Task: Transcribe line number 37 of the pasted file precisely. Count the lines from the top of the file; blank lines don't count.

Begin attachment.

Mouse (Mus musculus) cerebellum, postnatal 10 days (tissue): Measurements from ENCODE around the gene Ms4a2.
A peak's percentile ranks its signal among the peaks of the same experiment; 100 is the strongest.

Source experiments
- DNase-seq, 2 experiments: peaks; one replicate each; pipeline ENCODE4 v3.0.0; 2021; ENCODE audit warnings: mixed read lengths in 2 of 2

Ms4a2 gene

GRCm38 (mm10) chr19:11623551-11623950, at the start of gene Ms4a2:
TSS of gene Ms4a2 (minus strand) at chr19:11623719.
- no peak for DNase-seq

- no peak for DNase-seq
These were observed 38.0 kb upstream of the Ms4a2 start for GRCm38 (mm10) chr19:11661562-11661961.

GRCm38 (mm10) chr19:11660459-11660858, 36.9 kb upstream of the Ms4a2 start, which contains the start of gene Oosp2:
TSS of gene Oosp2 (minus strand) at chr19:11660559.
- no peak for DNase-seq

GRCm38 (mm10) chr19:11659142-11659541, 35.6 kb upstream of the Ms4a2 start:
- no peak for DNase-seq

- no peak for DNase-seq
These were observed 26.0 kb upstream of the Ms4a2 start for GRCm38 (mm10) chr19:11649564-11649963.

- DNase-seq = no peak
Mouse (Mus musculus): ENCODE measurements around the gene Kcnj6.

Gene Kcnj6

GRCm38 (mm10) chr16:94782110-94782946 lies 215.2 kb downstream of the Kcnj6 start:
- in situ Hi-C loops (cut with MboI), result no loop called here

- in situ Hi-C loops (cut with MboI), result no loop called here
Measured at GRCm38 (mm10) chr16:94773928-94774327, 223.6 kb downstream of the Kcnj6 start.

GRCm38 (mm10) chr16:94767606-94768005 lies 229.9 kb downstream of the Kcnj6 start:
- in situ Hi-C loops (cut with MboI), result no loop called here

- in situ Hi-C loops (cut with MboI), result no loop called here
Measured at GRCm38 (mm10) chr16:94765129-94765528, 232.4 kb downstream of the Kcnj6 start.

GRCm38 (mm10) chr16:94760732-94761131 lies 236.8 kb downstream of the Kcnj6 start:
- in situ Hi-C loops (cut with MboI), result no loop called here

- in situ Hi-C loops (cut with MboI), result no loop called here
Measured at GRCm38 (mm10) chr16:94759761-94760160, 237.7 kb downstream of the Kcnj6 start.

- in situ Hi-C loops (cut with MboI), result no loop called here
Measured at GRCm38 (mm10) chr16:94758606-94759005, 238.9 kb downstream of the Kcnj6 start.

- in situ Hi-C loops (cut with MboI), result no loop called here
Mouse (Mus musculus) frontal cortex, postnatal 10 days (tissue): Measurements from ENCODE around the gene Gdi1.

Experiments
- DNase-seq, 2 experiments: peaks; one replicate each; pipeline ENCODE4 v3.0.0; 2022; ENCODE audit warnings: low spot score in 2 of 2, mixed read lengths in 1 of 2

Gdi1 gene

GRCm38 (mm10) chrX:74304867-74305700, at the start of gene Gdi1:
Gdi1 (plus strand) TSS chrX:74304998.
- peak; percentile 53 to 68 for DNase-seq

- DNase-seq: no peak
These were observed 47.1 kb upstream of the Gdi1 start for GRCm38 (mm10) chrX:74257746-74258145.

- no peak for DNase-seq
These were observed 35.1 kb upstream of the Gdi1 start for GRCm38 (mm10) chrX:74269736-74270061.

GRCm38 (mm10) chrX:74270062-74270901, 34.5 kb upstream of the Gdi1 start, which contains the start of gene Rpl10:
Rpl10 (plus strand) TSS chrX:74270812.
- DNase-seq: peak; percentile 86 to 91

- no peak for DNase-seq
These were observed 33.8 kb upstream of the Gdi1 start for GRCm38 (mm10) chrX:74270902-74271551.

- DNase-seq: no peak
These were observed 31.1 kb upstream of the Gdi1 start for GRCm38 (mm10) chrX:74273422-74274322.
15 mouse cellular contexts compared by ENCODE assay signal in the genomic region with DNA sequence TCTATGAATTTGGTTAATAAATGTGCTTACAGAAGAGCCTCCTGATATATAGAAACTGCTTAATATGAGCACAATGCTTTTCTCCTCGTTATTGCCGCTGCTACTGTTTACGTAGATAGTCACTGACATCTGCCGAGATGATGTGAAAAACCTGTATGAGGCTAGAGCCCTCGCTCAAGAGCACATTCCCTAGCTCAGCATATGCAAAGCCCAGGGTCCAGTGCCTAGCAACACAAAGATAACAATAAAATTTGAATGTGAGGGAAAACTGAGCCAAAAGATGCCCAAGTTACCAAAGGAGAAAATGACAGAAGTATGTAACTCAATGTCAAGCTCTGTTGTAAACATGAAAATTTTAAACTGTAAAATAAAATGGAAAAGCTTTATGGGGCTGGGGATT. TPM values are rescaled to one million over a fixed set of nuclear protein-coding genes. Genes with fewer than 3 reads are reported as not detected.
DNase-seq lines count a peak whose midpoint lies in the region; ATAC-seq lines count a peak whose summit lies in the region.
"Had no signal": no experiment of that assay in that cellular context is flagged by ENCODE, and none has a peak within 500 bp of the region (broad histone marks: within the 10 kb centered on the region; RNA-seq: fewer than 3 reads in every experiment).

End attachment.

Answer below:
Experiments